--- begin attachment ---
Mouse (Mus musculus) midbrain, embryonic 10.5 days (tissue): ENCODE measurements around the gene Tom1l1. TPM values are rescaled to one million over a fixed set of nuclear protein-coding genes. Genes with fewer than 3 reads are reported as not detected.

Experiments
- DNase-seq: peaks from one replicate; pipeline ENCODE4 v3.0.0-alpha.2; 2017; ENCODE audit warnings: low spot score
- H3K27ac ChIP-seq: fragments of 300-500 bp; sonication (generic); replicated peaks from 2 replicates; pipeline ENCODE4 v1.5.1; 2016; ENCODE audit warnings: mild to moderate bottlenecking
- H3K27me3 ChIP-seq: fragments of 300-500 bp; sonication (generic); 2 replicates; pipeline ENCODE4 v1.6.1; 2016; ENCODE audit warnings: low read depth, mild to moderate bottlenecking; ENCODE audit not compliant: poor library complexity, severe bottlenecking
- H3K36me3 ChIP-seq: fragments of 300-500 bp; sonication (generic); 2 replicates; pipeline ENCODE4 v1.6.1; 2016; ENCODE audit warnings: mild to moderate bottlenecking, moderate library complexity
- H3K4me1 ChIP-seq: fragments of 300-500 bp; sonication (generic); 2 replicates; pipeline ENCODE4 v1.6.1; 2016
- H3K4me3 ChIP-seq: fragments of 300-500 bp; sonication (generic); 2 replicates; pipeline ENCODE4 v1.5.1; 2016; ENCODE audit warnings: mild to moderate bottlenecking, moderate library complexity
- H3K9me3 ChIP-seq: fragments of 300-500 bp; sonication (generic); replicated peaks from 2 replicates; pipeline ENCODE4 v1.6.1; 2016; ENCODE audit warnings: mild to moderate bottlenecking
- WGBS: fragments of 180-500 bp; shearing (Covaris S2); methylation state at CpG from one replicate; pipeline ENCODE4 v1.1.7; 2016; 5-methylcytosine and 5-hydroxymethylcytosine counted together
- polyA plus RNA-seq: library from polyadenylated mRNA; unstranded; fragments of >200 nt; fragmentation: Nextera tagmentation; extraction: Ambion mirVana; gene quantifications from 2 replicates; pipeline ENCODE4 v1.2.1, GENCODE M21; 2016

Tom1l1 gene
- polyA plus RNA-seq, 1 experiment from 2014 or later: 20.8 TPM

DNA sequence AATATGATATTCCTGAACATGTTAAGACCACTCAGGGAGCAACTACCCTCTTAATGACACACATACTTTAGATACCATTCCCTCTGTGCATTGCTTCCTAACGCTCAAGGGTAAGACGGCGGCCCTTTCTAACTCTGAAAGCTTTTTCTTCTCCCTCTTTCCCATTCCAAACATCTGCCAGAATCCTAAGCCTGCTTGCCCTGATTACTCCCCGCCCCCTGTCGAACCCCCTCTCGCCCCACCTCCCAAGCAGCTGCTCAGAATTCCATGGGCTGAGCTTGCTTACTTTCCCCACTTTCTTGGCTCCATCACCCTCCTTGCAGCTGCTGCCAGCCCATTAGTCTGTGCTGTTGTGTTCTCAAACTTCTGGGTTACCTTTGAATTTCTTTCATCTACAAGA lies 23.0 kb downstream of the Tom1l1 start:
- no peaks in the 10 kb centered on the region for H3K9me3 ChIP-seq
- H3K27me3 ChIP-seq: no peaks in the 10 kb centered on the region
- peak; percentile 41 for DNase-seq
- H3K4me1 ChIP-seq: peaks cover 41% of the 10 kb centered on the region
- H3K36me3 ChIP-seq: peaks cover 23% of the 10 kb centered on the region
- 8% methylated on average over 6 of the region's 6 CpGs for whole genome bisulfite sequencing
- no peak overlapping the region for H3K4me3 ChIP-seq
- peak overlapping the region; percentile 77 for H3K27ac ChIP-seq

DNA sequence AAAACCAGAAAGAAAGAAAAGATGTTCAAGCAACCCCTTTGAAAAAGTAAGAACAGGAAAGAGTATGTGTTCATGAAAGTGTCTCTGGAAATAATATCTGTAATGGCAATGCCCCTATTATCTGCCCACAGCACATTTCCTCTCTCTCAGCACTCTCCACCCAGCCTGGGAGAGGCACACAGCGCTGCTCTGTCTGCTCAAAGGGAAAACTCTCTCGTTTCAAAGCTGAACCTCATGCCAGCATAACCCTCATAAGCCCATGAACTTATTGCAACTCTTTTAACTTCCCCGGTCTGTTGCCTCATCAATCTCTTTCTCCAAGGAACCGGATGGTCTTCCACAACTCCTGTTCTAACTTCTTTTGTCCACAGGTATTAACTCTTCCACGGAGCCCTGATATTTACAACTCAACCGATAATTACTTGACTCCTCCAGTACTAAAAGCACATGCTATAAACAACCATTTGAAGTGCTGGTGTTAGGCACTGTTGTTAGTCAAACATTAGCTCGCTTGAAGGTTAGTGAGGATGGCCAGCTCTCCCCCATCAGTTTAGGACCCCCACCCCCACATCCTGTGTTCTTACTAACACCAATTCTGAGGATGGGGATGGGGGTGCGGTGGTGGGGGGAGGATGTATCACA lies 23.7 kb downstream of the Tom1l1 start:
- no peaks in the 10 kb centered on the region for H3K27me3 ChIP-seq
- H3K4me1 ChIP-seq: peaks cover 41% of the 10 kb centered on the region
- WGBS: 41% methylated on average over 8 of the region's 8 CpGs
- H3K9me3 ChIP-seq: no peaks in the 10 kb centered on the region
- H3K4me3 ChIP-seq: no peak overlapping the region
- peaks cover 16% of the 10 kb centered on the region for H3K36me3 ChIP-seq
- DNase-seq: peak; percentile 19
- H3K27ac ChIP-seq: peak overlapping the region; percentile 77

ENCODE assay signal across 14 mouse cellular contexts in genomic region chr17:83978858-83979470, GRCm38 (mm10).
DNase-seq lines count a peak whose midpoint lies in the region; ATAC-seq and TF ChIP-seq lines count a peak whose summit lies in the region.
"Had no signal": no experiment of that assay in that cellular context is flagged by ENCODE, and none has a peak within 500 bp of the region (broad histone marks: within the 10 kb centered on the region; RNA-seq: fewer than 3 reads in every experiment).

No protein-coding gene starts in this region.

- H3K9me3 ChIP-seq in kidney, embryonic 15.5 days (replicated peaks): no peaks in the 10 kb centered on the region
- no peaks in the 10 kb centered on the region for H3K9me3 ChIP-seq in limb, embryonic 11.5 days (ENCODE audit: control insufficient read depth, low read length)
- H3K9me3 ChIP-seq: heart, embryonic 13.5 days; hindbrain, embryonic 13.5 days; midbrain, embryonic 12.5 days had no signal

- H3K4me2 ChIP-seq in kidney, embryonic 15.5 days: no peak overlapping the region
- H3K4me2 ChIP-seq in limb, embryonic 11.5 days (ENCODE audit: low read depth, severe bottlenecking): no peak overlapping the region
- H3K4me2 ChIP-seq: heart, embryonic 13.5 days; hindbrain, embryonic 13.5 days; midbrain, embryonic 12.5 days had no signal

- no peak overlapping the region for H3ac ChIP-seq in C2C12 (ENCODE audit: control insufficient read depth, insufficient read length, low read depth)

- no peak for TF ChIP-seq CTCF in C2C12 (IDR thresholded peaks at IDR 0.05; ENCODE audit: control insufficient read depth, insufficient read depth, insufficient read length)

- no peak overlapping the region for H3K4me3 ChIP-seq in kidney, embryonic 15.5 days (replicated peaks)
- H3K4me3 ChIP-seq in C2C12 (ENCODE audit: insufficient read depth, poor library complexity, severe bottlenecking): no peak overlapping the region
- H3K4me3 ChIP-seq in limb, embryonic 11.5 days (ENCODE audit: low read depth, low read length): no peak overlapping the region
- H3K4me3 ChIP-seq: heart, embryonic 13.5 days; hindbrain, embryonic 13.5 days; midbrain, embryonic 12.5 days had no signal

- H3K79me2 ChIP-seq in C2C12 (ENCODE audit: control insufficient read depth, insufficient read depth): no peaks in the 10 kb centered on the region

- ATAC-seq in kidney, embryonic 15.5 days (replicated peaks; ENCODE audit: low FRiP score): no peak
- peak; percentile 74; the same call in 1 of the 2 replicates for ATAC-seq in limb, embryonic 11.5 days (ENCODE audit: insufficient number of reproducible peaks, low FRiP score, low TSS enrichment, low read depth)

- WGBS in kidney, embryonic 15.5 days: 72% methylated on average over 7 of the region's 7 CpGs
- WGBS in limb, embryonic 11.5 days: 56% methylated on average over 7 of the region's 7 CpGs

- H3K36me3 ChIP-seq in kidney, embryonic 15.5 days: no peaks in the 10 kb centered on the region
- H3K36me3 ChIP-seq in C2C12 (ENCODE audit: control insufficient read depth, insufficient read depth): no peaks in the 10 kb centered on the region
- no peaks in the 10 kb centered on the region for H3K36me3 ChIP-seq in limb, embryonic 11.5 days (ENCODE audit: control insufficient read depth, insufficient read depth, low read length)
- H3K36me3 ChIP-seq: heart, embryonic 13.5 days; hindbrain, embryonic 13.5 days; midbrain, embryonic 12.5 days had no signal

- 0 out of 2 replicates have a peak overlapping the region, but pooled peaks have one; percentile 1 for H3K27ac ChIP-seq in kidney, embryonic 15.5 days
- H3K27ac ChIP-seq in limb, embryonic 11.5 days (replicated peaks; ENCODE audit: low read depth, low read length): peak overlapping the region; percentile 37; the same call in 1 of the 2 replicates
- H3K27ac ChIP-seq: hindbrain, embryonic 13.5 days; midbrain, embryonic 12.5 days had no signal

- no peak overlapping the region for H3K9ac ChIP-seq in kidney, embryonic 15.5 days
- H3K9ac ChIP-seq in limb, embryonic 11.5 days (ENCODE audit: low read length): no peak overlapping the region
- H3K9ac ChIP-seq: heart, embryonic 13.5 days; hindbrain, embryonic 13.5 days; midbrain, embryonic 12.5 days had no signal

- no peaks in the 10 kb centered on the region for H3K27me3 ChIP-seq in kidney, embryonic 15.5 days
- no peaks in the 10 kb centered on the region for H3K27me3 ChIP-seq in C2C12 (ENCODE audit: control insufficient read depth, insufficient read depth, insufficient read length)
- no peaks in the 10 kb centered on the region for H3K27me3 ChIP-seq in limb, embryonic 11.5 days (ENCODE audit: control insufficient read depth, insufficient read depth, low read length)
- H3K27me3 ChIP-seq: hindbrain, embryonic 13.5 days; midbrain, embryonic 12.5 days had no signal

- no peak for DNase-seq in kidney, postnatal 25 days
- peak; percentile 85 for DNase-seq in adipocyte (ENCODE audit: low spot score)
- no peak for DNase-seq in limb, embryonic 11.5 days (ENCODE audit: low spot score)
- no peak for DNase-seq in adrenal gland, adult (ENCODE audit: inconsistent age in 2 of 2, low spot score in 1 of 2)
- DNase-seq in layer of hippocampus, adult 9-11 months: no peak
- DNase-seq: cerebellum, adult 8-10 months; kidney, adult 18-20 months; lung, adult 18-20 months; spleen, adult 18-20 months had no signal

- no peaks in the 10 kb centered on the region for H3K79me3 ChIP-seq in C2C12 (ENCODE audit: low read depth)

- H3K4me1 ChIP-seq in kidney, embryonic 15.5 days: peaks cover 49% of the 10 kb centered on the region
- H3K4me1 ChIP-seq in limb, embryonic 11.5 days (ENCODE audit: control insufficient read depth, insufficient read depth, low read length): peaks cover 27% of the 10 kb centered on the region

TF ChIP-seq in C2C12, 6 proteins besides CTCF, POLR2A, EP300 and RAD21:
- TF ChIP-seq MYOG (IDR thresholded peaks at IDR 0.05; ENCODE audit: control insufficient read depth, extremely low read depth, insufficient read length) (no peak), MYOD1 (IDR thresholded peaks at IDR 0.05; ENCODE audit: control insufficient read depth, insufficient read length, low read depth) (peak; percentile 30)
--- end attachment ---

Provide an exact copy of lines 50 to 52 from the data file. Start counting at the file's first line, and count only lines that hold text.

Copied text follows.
- peak; percentile 74; the same call in 1 of the 2 replicates for ATAC-seq in limb, embryonic 11.5 days (ENCODE audit: insufficient number of reproducible peaks, low FRiP score, low TSS enrichment, low read depth)

- WGBS in kidney, embryonic 15.5 days: 72% methylated on average over 7 of the region's 7 CpGs
- WGBS in limb, embryonic 11.5 days: 56% methylated on average over 7 of the region's 7 CpGs